E=mc2: A Biography of the World’s Most Famous Equation. David Bodanis, Author Walker & Company $25 (p) ISBN David Bodanis offers an easily grasped gloss on the equation. Not only did it trace the ancestry of E=mc2, but it provided the best biography of women in the. Praise. “This is not a physics book. It is a history of where the equation [E=mc2] came from and how it has changed the world. After a short.

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My professor who also happens to be my mentor walked into the classroom bofanis started talking about his struggles and how he hated thermodynamics and then the topic took a turn on to his PhD thesis. A customer at work: It looks like I cannot get enough of Historical Science books.

E=mc2 by David Bodanis | : Books

The word ‘Biography’ is truly made meaningful in this book. Paperbackpages. Bringing two different areas, which I hate from head till toe, together.

I am having a hard time not being impressed with myself because this is the second book in the “hard” scientific realm that I have just adored the first being “A Short History of Everything”. Want to Read saving…. Without sliding into easy psychobiography, Bodanis explores other circumstances as well; namely, Einstein’s background and character, which combined with a sterling intelligence to afford him an idiosyncratic view of the way things work–a view that would change the world.

We are experiencing technical difficulties. He has been a popular speaker at TED conferences and at Davos. Just about everyone has at least heard of Albert Einstein’s formulation ofwhich came into the world as something of an afterthought.


The book is a well written biography, and if you are interested in the history of science you will probably enjoy it. For instance, he patiently explains the concept of squaring: This book is packed with the standard anecdotes relating to the equation, many of which will already be familiar to scientists.

This books gives a detailed account on the birth, ancestry and adulthood of the equation. Topics Science and nature books. These stories continue to stay with me and haunt me, taking up a lot of real estate in my brain.

Many of whic To be honest, this book was good, but not as I expected, that it would be awesome; as I was longing to lay my hands on this books for nearly an year until I found this in my usual bookstore. American science writers Living people People from Chicago. However, when it comes to the actual equation, the book only skims the surface and mostly wanders around vague borders between physics, cosmology and philosophy.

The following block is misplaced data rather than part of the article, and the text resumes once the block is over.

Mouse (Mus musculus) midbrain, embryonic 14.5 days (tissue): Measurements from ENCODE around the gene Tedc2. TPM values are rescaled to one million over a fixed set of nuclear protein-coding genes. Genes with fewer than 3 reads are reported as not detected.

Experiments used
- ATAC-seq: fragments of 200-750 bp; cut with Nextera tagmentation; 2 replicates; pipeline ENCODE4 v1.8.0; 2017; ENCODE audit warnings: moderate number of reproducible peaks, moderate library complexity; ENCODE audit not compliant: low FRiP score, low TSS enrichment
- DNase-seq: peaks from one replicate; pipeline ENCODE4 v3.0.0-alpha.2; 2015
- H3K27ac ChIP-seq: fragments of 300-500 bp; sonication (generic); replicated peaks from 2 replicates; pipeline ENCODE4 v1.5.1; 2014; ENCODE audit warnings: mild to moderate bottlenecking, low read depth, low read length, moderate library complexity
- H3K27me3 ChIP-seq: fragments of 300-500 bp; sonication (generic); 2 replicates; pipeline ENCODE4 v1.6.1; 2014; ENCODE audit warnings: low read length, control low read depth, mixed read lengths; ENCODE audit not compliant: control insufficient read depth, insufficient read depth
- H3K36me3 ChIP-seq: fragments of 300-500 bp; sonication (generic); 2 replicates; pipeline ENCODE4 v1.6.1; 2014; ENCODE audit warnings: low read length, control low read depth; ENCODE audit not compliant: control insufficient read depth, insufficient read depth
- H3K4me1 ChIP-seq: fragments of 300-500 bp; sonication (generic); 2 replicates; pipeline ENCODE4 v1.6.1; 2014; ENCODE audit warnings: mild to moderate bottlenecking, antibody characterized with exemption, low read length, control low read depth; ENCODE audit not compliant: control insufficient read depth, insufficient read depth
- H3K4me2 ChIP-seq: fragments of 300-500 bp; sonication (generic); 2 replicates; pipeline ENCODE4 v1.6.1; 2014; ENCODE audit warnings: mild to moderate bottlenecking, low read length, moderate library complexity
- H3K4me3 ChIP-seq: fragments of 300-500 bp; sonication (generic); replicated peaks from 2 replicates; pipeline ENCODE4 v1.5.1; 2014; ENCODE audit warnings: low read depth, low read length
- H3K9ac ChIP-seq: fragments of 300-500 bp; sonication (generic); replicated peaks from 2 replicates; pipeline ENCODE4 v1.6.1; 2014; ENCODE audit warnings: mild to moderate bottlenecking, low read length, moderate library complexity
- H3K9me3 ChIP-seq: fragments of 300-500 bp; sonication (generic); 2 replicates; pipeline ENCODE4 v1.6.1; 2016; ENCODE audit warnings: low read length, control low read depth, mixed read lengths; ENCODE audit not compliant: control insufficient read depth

A move to the South of France followed, and he then split his time between France and London, combining writing with stints as a science presenter on s ITV show, the Wide Awake Club. And then, years later 7 years to be precisecame a normal day in my PG course a week or so back.

E=mc²: A Biography of the World’s Most Famous Equation by David Bodanis

It would prove to be a beacon throughout the d century, important to Ernest Rutherford, who discovered the structure of the atom, Enrico Fermi, who probed the nucleus, and Lise Meitner, who finally understood how atoms could be split wide open.

Bodanis lives in London with his second wife and stepson.

Such half-wrong analogies are worse than useless because it later takes time to cure the lay reader of the resulting misconceptions. Bodqnis helps you keep track of books you want to read.


If you’re into war history, you may like this book. Perhaps one of the best reads that I have daavid describing the Nazi efforts to build the A-bomb and the Allied attempts to disrupt it.

David Bodanis

Footnotes would have enabled her to flip from text to notes with ease. The equation that explains our complex world Book Review “. This was a very satisfactory book. What also makes him an interesting person is also quoted as saying that if he had known his equation would have been used for such destruction as the atomic bomb that he would not have lifted one finger to write it.

For example, he says that GPS satellites need a “relativistic fix” because the satellites are “traveling so fast”. That makes this one all the more spectacular.

Of the 13 students in my class, I can say I would be among the precious few who read books mostly fiction, but a book is a book. Those not interested in a brain drain of a read would still likely read the Epilogue, which discusses what else Bodaniw did, and the interesting appendix, which gives closure regarding the other key participants.

I’m hard pressed to think of a subject that would include French aristocrats getting beheaded over the construction of a wall, Madam Curie’s radioactive cookbooks, high-brow academic bickering, and detailed discussions of how make uranium atoms asplode real good. In his early twenties he moved to Paris, where he began his career as a foreign correspondent for the International Herald Tribune.